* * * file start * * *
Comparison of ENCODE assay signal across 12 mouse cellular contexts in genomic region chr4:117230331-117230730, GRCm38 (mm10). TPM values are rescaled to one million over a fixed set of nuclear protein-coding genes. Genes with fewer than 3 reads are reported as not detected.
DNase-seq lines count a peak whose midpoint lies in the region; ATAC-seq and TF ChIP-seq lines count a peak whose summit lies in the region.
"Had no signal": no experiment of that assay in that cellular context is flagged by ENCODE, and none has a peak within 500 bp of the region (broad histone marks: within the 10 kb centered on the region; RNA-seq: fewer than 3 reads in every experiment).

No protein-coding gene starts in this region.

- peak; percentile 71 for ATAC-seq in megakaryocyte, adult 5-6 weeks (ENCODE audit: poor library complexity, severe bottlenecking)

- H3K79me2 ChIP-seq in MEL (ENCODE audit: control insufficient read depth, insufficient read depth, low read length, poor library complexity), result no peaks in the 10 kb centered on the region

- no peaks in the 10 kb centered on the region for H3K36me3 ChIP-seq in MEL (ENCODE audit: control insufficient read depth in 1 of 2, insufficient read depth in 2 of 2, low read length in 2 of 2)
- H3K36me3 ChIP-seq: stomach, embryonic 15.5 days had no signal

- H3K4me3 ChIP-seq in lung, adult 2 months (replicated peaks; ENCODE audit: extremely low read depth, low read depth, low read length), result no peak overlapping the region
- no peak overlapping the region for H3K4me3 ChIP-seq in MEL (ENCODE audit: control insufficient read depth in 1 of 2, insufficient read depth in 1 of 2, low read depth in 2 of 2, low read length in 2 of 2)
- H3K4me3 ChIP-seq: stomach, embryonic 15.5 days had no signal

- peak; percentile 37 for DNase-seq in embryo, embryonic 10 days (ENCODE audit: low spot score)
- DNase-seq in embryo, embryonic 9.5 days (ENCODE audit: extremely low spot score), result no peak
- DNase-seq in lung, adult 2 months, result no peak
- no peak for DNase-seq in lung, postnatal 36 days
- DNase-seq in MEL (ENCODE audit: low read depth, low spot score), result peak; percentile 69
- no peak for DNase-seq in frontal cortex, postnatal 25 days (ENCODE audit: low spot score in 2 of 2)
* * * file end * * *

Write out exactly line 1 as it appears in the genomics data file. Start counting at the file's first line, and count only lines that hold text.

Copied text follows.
Comparison of ENCODE assay signal across 12 mouse cellular contexts in genomic region chr4:117230331-117230730, GRCm38 (mm10). TPM values are rescaled to one million over a fixed set of nuclear protein-coding genes. Genes with fewer than 3 reads are reported as not detected.